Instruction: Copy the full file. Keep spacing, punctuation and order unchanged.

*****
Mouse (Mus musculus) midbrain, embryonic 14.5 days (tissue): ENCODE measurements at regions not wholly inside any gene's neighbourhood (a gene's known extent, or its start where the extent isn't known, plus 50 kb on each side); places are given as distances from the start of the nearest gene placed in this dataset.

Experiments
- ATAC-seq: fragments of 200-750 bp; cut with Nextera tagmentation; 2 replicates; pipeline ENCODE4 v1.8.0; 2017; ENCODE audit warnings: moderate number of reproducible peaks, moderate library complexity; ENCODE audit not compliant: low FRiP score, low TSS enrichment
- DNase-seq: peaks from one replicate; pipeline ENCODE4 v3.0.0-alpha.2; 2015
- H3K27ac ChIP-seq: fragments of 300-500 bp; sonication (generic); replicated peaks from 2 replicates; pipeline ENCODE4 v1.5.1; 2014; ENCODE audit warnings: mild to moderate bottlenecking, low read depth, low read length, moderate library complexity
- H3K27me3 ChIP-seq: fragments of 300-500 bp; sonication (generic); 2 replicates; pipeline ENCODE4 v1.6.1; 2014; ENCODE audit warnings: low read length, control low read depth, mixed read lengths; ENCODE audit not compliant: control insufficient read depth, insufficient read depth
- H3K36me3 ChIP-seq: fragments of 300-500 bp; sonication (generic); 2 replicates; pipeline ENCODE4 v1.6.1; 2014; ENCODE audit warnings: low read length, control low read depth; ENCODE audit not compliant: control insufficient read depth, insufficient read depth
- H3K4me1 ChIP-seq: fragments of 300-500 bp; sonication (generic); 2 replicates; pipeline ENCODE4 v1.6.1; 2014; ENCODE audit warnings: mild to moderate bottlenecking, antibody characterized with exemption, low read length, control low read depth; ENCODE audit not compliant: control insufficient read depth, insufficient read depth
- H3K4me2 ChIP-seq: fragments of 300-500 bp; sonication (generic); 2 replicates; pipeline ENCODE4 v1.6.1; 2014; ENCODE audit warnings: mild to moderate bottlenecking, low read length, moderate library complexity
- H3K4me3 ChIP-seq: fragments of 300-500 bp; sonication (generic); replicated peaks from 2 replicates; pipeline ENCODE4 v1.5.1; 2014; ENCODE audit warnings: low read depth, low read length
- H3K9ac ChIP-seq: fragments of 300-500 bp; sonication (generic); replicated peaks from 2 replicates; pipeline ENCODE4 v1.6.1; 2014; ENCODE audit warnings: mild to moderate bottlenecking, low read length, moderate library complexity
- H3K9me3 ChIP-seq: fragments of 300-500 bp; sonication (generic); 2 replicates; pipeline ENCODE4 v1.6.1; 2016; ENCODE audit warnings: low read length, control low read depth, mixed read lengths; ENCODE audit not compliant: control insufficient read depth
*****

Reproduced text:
Mouse (Mus musculus) midbrain, embryonic 14.5 days (tissue): ENCODE measurements at regions not wholly inside any gene's neighbourhood (a gene's known extent, or its start where the extent isn't known, plus 50 kb on each side); places are given as distances from the start of the nearest gene placed in this dataset.

Experiments
- ATAC-seq: fragments of 200-750 bp; cut with Nextera tagmentation; 2 replicates; pipeline ENCODE4 v1.8.0; 2017; ENCODE audit warnings: moderate number of reproducible peaks, moderate library complexity; ENCODE audit not compliant: low FRiP score, low TSS enrichment
- DNase-seq: peaks from one replicate; pipeline ENCODE4 v3.0.0-alpha.2; 2015
- H3K27ac ChIP-seq: fragments of 300-500 bp; sonication (generic); replicated peaks from 2 replicates; pipeline ENCODE4 v1.5.1; 2014; ENCODE audit warnings: mild to moderate bottlenecking, low read depth, low read length, moderate library complexity
- H3K27me3 ChIP-seq: fragments of 300-500 bp; sonication (generic); 2 replicates; pipeline ENCODE4 v1.6.1; 2014; ENCODE audit warnings: low read length, control low read depth, mixed read lengths; ENCODE audit not compliant: control insufficient read depth, insufficient read depth
- H3K36me3 ChIP-seq: fragments of 300-500 bp; sonication (generic); 2 replicates; pipeline ENCODE4 v1.6.1; 2014; ENCODE audit warnings: low read length, control low read depth; ENCODE audit not compliant: control insufficient read depth, insufficient read depth
- H3K4me1 ChIP-seq: fragments of 300-500 bp; sonication (generic); 2 replicates; pipeline ENCODE4 v1.6.1; 2014; ENCODE audit warnings: mild to moderate bottlenecking, antibody characterized with exemption, low read length, control low read depth; ENCODE audit not compliant: control insufficient read depth, insufficient read depth
- H3K4me2 ChIP-seq: fragments of 300-500 bp; sonication (generic); 2 replicates; pipeline ENCODE4 v1.6.1; 2014; ENCODE audit warnings: mild to moderate bottlenecking, low read length, moderate library complexity
- H3K4me3 ChIP-seq: fragments of 300-500 bp; sonication (generic); replicated peaks from 2 replicates; pipeline ENCODE4 v1.5.1; 2014; ENCODE audit warnings: low read depth, low read length
- H3K9ac ChIP-seq: fragments of 300-500 bp; sonication (generic); replicated peaks from 2 replicates; pipeline ENCODE4 v1.6.1; 2014; ENCODE audit warnings: mild to moderate bottlenecking, low read length, moderate library complexity
- H3K9me3 ChIP-seq: fragments of 300-500 bp; sonication (generic); 2 replicates; pipeline ENCODE4 v1.6.1; 2016; ENCODE audit warnings: low read length, control low read depth, mixed read lengths; ENCODE audit not compliant: control insufficient read depth